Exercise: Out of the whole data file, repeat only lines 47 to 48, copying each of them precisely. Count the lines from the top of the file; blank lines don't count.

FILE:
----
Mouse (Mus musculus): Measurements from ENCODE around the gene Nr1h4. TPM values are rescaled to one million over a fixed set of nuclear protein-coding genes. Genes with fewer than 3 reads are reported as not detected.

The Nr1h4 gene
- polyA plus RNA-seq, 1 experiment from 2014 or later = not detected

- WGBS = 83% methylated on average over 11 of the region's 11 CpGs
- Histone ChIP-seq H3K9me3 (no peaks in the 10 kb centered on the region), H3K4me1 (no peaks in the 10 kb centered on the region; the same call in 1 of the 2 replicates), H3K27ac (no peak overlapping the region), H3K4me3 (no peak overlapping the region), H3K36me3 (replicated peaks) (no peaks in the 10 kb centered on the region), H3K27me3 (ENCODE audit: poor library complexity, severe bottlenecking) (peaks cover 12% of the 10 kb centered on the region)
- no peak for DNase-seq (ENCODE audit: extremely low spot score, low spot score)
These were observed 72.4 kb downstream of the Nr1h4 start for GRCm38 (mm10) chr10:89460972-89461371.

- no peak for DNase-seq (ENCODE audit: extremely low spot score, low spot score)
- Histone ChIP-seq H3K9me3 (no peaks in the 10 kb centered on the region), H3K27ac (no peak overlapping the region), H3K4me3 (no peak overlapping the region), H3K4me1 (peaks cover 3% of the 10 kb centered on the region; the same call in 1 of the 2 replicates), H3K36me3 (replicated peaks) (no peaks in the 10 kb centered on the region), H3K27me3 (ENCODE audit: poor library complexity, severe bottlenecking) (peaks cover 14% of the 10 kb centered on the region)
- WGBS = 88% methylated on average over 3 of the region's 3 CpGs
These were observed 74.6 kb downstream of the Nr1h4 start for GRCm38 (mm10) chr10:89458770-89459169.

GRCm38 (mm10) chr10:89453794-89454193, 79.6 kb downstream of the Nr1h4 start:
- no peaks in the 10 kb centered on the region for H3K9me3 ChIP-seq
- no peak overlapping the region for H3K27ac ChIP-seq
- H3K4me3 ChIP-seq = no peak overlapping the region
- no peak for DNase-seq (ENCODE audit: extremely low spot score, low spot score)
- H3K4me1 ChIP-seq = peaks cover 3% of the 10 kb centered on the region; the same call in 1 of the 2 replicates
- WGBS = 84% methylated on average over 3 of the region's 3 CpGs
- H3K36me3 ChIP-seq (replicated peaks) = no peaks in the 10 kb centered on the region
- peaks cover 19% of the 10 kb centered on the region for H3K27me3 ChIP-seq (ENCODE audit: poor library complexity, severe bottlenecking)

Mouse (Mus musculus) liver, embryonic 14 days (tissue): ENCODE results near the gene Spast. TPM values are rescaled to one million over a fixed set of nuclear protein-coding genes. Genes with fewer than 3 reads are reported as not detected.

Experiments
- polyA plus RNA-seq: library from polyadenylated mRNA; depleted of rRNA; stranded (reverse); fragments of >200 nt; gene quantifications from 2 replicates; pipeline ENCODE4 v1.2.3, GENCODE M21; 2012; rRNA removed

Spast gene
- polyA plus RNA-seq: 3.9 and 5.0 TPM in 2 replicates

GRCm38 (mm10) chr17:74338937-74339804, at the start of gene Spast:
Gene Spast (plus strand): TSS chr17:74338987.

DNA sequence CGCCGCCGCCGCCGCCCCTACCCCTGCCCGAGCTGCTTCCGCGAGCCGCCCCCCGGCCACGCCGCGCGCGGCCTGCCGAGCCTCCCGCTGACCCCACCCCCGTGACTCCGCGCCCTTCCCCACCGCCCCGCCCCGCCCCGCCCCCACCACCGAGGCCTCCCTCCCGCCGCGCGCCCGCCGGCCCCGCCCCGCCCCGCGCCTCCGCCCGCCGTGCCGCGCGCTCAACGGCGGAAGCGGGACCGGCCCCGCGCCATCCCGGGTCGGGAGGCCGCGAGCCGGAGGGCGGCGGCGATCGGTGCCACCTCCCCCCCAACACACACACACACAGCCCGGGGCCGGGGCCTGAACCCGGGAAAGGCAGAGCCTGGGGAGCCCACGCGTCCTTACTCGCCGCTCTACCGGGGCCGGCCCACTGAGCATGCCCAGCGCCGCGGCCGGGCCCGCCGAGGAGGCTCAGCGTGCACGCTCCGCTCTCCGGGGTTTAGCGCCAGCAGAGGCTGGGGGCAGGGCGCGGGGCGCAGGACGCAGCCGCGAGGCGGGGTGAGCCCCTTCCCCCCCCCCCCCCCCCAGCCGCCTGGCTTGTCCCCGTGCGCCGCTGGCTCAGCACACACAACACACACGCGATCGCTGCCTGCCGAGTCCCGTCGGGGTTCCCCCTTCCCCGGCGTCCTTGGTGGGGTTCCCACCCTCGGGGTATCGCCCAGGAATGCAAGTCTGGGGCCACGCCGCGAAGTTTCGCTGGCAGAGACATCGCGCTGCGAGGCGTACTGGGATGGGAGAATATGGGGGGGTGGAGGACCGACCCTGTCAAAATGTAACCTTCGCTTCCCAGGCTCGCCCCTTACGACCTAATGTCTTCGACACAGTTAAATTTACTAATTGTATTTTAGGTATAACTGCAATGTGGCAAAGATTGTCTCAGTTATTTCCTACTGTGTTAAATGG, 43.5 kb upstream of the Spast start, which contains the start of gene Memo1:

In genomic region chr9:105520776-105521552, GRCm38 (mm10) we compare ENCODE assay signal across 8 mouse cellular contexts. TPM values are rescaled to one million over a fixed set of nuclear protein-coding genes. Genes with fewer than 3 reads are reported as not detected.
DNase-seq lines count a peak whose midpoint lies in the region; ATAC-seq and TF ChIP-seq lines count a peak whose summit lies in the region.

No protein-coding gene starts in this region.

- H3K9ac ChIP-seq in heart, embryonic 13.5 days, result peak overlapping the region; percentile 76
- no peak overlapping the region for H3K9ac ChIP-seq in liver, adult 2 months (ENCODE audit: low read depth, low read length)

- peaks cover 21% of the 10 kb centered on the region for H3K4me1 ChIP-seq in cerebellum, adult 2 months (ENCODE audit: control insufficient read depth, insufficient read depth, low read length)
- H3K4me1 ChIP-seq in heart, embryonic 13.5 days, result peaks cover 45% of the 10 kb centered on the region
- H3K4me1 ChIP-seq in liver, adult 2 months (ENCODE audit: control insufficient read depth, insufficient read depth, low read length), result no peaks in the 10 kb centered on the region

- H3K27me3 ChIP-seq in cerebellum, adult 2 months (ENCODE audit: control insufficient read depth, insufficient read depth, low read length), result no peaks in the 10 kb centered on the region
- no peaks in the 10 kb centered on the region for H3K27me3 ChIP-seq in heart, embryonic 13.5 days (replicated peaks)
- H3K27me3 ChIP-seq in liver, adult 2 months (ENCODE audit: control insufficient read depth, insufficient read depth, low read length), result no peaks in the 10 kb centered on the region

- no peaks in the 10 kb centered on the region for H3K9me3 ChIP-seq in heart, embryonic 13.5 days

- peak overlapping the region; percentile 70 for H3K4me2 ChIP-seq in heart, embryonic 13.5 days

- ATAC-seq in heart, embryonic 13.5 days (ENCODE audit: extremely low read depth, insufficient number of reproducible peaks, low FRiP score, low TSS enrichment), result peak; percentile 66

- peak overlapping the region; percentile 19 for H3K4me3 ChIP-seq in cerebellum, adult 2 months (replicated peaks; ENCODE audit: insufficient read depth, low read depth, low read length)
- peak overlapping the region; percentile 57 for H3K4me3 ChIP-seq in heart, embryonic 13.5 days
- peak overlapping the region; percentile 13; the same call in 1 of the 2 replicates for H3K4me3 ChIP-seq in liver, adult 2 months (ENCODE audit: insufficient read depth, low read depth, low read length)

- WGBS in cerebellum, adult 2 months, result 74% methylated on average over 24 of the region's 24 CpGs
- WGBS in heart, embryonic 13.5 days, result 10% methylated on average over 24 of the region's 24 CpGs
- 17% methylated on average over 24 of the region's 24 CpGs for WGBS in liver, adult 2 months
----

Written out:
- WGBS in heart, embryonic 13.5 days, result 10% methylated on average over 24 of the region's 24 CpGs
- 17% methylated on average over 24 of the region's 24 CpGs for WGBS in liver, adult 2 months